Pragmatic FOSS

FOSS was a prominent movement, then money-making closed source made that movement pretty marginal. But the FOSS movement wasn’t only pushed by ethics. Some of the reasons the movement considers software liberties important, is that they:

  • Reduce vendor lock-in
  • Reduce power abuse by software makers (the kind that leads to addictive, controlling and manipulative apps)
  • Help users retain control over their data

These reasons are still important for software users today. Most end users aren’t in a position to negotiate such liberties, but when software vendors creators look for solutions to their own problems, they’re very much aware of the benefits of open source.

So the demand for highly technical FOSS has only grown. And so has the supply. Many of the FOSS projects today are run by volunteers. Many of these are side projects run by professional developers with personal motivations like:

  • A desire to experiment and learn beyond the environment that their day job offers
  • Lack of opportunity in their day job to show what they’re good at
  • Better hiring perspectives

All things equal, employers prefer employees who contribute to FOSS projects. There are (sidenote: These are also the employers that ask 10x developers to be extremely hardcore and work 200%. Don’t fall into that trap. These are people who believe sleeping is the same as being dead, that enjoying food is a waste of time, just like sex and having fun with your family and friends. ) who require that candidates not only show an impressive professional resume, but also show involvement in side projects, like open source contributions. Now to me that looks unsustainable: you can’t expect people to have a full-time job, maintain that project outside of working hours, perform well in both areas and have a life away from the computer.

So here we are: FOSS is still around and perhaps more essential than ever. But now it’s mainly in service of companies who use it to produce well-designed, easy to use applications and make money off that.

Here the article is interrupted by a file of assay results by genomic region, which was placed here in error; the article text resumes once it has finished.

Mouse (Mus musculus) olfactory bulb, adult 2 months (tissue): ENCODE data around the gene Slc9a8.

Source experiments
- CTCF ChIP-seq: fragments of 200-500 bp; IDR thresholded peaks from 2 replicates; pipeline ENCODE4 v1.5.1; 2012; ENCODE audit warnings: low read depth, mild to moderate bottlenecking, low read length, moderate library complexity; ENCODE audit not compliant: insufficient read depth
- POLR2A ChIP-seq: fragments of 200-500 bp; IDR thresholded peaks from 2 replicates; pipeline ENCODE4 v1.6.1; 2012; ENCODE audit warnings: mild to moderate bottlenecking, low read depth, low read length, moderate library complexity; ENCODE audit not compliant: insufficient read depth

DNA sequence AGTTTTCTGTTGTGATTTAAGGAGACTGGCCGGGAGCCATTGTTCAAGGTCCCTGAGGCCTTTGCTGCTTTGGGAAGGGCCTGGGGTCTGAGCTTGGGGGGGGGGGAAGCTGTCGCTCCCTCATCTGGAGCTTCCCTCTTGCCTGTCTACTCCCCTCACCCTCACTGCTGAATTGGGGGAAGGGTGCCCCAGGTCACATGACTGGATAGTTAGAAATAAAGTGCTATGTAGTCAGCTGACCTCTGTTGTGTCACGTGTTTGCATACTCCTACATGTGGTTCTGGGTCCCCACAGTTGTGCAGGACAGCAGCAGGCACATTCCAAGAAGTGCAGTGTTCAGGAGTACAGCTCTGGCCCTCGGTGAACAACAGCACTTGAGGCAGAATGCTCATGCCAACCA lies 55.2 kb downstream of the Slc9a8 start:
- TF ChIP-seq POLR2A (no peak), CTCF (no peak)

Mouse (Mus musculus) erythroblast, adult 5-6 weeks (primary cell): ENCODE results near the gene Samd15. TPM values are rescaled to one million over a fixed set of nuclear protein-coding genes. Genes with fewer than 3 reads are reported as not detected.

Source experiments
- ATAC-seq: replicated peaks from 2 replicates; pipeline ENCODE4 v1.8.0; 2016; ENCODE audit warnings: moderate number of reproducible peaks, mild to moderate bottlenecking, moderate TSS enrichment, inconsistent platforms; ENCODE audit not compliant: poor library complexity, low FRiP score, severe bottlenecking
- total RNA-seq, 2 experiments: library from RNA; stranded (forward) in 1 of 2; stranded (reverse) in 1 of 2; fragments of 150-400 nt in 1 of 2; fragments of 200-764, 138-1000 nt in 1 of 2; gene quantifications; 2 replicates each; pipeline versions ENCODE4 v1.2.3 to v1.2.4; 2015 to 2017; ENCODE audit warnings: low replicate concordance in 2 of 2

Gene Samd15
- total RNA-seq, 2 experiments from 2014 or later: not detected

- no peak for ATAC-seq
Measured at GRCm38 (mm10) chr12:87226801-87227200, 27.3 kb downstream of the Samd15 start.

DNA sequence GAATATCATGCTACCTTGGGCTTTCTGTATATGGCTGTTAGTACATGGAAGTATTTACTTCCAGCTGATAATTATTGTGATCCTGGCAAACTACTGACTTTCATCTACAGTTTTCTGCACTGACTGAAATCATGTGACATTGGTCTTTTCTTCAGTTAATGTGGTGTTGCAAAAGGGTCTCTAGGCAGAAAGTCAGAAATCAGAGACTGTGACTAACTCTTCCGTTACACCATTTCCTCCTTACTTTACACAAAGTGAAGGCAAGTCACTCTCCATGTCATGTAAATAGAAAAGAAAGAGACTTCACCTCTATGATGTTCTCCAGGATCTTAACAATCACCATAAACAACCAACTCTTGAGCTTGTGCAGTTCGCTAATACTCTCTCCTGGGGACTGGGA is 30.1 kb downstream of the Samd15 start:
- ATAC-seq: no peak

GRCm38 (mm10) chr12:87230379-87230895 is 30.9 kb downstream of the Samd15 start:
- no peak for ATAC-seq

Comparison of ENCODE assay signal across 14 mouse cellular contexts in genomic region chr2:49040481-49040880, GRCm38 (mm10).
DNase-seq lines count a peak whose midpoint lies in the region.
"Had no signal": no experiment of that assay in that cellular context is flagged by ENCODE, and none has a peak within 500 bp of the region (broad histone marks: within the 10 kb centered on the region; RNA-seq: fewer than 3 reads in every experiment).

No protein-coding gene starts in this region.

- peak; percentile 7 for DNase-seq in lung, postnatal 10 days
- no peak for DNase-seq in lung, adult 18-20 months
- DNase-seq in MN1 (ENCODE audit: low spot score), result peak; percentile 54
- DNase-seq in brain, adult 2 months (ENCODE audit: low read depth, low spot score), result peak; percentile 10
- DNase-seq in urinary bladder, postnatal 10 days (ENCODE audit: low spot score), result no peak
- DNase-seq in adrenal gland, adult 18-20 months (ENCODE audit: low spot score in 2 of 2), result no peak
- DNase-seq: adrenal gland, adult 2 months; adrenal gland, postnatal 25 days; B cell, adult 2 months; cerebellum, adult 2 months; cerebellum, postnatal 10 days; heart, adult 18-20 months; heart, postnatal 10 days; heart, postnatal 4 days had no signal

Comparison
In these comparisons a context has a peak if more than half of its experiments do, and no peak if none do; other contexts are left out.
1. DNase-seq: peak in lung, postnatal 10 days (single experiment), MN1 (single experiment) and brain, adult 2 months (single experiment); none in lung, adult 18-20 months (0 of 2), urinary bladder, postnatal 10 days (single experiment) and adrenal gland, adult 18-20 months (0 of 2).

Why is open source software so badly designed?

Again, I think a lot of FOSS is well-made. The kind of volunteer-driven FOSS for end-users, that’s supposed to have a user-friendly UI, not so much though. And I believe it’s because these applications are competing with the world’s biggest software makers, with the biggest budgets to get design right. The implementation of these designs heavily rely on FOSS projects. That means that much of the economic value added by software companies isn’t in software development. They identify problems that people have, design and test solutions. The implementation is often (sidenote: My former software engineering coworkers used to joke that they don’t really program anymore. That they’re more like plumbers piping together stuff that’s been made before them. ) than bundling a bunch of FOSS framework together with custom UI.

Software developers often divide up work into tiny problems. For each problem, they create a ticket. Often it doesn’t matter who picks up the ticket—it could be one of thousands of volunteers who just happens to look for a problem to fix on a Saturday afternoon. They write a test, write the code for it and submit it.

Great design isn’t done by picking up a tiny issue and creating a solution for it. It’s done by gaining deep understanding for the problems people have, the context in which they use products and by testing solutions with people. It’s labor-intensive and requires people who are engaged with their users over long periods of time.